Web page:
paper, cancelling all client ads for four days in April.



However, Apple Daily is arguing from a position of strength. According

to Leo Burnett Media, while paid-for circulation is around 280,000, ‘the

total daily readership of Apple Daily has already passed one million

readers per day’. Tess Caven, the head of media at McCann-Erickson in

Hong Kong, agrees, saying: ‘In 11 months Apple has risen to the position

of second-highest circulation title, so I don’t think that they’re

chastened. Jimmy Lai is an astute businessman and he has a product that

is in demand and exceeding expectations. Who wouldn’t want to make the

most of it?’



The big question is what happens next July? Is Lai just turning a fast

buck before packing and running? Is the circulation war and price hike

merely intended to up the ante when he comes to selling the title?



Speculation is rife, but when Campaign contacted Lai, the answer was

unequivocal. ‘First off, no-one can make the HKdollars 500 million that

we have ‘lost’ in the year to ’97. Secondly, I don’t think that selling

is an issue, because of the moral obligation for this media. That’s very

important - that’s why we launched just two years before ’97. No-one in

their right mind would launch with the intention of selling, even the

most optimistic person,’ he says.



For Lai, it would appear, the price war is a holy one, a moral media

crusade. ‘Money is not so important. I couldn’t stand tall and raise my

head if I sold, no matter how much money I had. I can’t live my life

with my head bent because I wanted to make a few bucks.’



It’s a stance that justifies Lai’s informal reputation as ‘dissident-in-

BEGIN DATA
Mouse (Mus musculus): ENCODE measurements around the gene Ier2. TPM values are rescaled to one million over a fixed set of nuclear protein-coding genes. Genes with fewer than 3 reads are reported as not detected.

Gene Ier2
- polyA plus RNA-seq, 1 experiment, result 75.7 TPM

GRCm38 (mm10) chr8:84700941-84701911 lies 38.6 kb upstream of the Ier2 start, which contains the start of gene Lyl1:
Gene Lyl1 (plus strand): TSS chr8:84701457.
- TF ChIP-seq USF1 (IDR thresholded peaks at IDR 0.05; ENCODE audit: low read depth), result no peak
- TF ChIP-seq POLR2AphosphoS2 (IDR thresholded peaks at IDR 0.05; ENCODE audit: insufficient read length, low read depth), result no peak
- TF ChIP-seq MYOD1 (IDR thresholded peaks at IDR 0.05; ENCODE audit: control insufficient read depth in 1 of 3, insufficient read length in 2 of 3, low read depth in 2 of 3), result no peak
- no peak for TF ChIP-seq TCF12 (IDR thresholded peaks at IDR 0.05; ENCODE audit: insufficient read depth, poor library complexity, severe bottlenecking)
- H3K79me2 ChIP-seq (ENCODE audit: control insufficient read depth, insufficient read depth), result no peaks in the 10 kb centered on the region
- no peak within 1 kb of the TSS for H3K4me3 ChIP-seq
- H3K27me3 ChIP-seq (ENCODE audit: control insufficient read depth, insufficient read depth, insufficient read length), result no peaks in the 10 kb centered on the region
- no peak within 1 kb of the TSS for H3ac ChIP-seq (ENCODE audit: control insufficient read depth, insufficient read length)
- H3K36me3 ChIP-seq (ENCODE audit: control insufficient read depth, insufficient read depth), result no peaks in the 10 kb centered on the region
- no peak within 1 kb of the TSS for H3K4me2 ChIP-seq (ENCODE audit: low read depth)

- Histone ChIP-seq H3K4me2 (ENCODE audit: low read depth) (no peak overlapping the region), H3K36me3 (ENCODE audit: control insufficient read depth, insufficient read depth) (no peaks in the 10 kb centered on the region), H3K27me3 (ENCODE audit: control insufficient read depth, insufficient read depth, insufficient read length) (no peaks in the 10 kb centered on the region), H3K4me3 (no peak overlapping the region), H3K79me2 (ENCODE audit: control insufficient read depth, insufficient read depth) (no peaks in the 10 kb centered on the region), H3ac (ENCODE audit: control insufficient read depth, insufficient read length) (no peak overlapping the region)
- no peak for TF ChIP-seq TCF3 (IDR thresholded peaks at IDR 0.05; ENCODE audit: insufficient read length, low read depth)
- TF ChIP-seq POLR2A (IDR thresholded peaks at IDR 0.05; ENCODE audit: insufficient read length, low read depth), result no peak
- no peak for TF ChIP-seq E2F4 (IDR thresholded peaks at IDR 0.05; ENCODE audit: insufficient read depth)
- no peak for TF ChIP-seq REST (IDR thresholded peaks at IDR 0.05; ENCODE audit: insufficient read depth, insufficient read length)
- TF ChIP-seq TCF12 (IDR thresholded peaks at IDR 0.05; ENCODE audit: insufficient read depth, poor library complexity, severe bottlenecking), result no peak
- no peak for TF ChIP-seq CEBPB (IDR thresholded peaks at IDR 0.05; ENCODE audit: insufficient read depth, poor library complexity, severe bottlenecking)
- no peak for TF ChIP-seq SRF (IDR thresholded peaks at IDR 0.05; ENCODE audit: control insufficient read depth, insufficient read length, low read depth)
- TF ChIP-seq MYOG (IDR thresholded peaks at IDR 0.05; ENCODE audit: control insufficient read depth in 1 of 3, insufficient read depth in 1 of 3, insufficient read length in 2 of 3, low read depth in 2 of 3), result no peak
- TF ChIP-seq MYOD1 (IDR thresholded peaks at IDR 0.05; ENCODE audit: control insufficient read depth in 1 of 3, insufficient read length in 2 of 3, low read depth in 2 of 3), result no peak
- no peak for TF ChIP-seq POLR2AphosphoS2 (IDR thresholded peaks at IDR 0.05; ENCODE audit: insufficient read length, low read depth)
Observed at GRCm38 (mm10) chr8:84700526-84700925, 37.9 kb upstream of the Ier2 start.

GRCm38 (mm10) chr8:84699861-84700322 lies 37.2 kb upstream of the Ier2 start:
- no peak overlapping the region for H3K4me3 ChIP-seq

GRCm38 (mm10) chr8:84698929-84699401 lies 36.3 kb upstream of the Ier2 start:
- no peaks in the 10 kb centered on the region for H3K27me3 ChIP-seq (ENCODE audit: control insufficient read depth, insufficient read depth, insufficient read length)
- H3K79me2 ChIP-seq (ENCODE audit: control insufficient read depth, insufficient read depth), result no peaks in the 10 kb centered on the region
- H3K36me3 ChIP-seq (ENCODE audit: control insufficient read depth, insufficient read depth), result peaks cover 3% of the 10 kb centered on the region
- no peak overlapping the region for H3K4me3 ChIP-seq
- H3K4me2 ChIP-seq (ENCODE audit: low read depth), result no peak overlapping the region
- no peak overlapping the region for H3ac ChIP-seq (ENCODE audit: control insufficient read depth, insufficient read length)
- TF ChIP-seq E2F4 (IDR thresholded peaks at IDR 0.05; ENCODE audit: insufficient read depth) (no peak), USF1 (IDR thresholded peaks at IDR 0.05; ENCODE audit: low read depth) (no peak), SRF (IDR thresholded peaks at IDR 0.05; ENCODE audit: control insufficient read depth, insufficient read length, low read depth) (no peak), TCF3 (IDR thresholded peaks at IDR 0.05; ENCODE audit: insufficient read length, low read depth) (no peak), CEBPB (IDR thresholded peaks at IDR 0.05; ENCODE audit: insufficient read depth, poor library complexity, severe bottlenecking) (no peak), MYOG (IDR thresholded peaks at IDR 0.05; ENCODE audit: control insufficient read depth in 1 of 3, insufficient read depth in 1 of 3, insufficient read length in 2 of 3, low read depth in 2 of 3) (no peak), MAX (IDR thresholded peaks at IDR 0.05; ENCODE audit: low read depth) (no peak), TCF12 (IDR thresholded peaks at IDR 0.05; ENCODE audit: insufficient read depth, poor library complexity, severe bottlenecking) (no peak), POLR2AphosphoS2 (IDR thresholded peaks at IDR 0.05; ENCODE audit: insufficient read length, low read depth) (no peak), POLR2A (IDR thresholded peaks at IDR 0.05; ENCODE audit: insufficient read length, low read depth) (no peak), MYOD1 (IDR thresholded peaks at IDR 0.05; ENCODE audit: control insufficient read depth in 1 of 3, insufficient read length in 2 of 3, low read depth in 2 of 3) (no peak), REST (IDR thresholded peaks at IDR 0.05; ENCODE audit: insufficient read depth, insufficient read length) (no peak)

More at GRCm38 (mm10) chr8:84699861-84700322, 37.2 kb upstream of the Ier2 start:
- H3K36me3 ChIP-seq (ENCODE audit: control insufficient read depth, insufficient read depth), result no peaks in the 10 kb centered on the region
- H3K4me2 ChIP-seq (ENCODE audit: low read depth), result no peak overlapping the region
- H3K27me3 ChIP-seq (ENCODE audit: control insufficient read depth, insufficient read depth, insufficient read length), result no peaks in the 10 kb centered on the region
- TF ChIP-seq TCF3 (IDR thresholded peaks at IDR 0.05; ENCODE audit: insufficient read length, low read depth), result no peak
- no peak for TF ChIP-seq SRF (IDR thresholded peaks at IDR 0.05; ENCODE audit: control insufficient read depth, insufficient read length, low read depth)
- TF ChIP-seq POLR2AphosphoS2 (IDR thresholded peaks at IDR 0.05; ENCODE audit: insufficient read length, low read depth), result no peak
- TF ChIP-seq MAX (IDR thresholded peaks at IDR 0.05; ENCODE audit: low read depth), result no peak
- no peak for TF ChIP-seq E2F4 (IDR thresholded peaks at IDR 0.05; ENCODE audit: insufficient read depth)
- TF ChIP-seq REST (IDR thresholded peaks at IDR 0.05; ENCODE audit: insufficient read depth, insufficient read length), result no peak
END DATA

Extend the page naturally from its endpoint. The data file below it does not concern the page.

waiting’, or, as one advertising executive put it: ‘He’s setting himself

up as a dissident and martyr - come ’97, he’ll be the first up against

the wall.’



Lai believes that both he, and Apple Daily, will be allowed to continue,

in order not to alienate global opinion or shake confidence in Hong

Kong’s financial markets. ‘It is very uncertain, but ‘one country - two

systems’ is the promise, so hopefully they will allow the media to go

on. How can the Chinese control it? Hong Kong is so different, we are

part of the global network - so it’s very difficult for them to control

the media without harming the welfare of the society. By controlling the

free flow of information they would make business here untenable. So

even though the intention is there, I’m not so sure they can control it.

We will try to continue; if we can, all the media can, but we have to be

flexible. We don’t have to provoke the Chinese, but we love the freedom

of free speech and we will uphold that value.’



Lai is taking a considerable risk, but where the stakes are high, so are

the rewards. Jeff Fergus, the managing director of Leo Burnett in Hong

Kong, says: ‘Our revenue grew 26 per cent last year and we were the

fastest growing of the world agencies in Asia-Pacific. I attribute that

to the number of local markets that are reasonably well established and

show considerable growth, such as China and India, as well as new and

upcoming markets such as Burma, Vietnam, and Laos. The rate of

development is so rapid that markets that were lagging two years ago are

now accelerating, making them consistent with the rapid degree of

development associated with the area.’



Financially, Hong Kong had something of a hiccup over the last year with

a slowing down in retail sales, notably in consumer durables which were